DSL and the Corps have drawn up template
documents to make the process more predictable, and the agencies have specific
required timelines for responding to banker submittals. The mitigation bank sponsor will work with an Interagency Review
Team (IRT) to ensure that the plans meet the requirements of all the relevant
agencies, and have a high probability of success. The process includes public
review of the prospectus, agency review of draft and final documents, and
securing permits for construction, water rights, local land use approvals, etc.
Financial resources to establish a bank
A prospective banker should consider the investment necessary to secure
the project site, prepare technical plans and reports, and conduct the initial
site preparation, earth work, and planting.
These steps must be implemented before the agencies can release the
first increment of credits for the banker to sell. Larger sites may be constructed in phases.
Maintenance and long-term stewardship of bank sites
After the bank plan is approved and the project constructed, the agencies will
make annual inspections and review monitoring reports to ensure it is on track
to succeed. The agencies release credits
for sale in increments over a period of 5-7 years as the agreed-upon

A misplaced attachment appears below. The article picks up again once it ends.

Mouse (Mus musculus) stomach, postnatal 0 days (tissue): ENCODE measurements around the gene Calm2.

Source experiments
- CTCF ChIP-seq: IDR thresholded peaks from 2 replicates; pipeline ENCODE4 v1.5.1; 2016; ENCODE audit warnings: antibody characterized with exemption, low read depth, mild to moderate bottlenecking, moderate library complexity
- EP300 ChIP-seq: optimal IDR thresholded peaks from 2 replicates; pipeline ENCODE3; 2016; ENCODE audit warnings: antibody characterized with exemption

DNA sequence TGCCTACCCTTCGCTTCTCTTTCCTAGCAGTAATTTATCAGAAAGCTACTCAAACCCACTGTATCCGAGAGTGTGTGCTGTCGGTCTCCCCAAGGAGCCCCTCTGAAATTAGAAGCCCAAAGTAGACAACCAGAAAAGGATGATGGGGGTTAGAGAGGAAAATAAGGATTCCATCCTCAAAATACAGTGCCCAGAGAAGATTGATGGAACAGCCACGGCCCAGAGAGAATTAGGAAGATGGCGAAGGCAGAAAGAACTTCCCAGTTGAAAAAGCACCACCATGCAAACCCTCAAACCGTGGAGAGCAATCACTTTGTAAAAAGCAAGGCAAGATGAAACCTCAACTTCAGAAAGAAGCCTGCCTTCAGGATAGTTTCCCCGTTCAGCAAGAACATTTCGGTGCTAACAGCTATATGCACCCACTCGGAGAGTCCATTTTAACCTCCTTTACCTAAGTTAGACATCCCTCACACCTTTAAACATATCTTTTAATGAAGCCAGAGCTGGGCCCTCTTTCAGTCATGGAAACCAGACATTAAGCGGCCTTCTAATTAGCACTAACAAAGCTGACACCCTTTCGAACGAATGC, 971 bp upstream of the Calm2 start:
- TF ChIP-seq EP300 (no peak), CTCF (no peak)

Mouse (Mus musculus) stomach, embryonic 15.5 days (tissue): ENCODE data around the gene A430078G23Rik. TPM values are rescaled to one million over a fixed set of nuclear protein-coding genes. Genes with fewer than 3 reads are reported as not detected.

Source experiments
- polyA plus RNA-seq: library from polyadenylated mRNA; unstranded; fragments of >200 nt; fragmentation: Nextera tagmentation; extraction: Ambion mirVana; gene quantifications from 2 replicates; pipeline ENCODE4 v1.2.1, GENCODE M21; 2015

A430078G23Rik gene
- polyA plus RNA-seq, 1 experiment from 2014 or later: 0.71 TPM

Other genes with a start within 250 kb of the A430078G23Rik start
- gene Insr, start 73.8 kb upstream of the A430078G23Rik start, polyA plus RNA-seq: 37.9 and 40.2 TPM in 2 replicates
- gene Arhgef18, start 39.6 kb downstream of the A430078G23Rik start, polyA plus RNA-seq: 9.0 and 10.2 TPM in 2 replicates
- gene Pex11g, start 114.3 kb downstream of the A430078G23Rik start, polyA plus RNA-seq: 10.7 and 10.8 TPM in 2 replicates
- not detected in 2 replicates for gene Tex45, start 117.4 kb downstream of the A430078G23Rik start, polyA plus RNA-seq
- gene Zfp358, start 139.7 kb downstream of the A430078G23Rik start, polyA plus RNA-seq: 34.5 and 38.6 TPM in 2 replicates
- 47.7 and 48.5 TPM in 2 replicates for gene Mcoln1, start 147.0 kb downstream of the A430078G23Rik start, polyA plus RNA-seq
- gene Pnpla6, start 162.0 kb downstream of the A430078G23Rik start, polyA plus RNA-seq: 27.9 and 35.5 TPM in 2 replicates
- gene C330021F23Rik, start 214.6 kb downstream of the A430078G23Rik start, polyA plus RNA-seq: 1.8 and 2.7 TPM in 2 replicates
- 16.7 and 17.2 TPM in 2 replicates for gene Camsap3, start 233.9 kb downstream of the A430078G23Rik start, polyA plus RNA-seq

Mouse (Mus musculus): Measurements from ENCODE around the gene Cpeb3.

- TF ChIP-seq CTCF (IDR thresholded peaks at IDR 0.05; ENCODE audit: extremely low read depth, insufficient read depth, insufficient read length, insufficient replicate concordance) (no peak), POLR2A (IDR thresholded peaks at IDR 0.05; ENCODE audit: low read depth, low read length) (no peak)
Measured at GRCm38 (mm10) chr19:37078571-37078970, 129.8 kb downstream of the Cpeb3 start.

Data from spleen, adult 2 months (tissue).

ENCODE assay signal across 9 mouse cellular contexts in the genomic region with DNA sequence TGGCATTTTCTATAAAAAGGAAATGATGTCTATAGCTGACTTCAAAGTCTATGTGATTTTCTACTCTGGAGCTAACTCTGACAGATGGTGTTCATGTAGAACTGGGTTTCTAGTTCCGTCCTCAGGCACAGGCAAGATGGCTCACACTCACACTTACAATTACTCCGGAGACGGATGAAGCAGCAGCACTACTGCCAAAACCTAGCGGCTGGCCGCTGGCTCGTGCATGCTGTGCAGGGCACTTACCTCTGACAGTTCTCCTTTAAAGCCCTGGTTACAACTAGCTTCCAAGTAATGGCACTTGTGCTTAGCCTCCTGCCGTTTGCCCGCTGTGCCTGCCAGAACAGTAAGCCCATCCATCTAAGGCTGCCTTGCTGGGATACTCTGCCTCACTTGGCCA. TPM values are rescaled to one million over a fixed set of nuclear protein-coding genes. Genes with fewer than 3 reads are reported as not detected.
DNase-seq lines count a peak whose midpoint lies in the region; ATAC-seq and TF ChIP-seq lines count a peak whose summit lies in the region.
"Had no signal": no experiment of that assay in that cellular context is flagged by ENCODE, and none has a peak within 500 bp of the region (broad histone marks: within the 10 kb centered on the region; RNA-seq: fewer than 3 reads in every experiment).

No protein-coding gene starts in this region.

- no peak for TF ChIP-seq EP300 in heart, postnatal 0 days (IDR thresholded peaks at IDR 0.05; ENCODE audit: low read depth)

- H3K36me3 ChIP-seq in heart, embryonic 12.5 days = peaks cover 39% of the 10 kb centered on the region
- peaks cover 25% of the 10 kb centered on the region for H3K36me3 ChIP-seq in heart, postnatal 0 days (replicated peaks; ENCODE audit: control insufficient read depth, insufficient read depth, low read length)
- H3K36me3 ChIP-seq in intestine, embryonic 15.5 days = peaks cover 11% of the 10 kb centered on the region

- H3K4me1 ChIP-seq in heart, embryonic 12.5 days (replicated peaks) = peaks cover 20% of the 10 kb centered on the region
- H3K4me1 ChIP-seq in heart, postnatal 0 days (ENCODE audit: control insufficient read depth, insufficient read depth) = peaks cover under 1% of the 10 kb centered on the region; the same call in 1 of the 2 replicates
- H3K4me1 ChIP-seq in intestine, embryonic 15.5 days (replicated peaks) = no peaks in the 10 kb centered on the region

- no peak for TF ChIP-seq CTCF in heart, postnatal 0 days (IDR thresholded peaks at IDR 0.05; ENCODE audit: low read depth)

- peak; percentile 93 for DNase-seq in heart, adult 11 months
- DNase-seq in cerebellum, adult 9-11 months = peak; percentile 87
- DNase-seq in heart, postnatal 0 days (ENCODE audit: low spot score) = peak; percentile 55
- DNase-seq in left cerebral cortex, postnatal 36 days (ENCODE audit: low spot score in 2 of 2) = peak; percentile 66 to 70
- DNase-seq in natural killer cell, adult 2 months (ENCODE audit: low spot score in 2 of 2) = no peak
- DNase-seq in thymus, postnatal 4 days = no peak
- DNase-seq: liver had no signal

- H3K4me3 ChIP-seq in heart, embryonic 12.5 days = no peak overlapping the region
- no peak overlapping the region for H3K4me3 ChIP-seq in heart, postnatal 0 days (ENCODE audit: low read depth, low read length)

performance measures are achieved. The
bank sponsor is required to provide plans and funding for the long-term
protection, management and monitoring of the bank site after all the credit are
Competition among banks
The bank sponsor is responsible for assessing market demand. The
IRT cannot guarantee future credit sales, nor do they prevent new banks from
starting up within the service areas of existing banks. Removal-fill permit
applicants always have the option of conducting their own wetland mitigation,
but it is often more convenient for them to buy credits from a banker rather
than take on the liability for the success of their own mitigation project.
Frequently Asked Questions
How does the IRT determine how many credits will be generated?
State rules allow use of the standard ratios or other accounting methods based on assessment of wetland functional
gains, as approved by DSL. Corps replacement ratios may be different, so
the IRT will discuss and reach agreement on a common denominator to meet
the needs of both agencies.
Who determines the value of a bank credit?
Bankers determine the price of their credits and terms of sale. The IRT does
not get involved in establishing the price for credits.
Can I get credit for protecting an existing wetland?
Preservation of certain types of existing rare or high-quality wetlands is
allowable as mitigation, but the credit ratio is low compared to projects that
yield a net gain of wetland area and functions.
Can a wetland bank allow hunting?
Yes, hunting can be allowed on bank sites, subject to state hunting
For more information about mitigation banking, contact Dana Field; (503) 986-5238.
Steps to establish a new wetland mitigation bank
EPA fact sheet on mitigation banking
HUC Watershed Map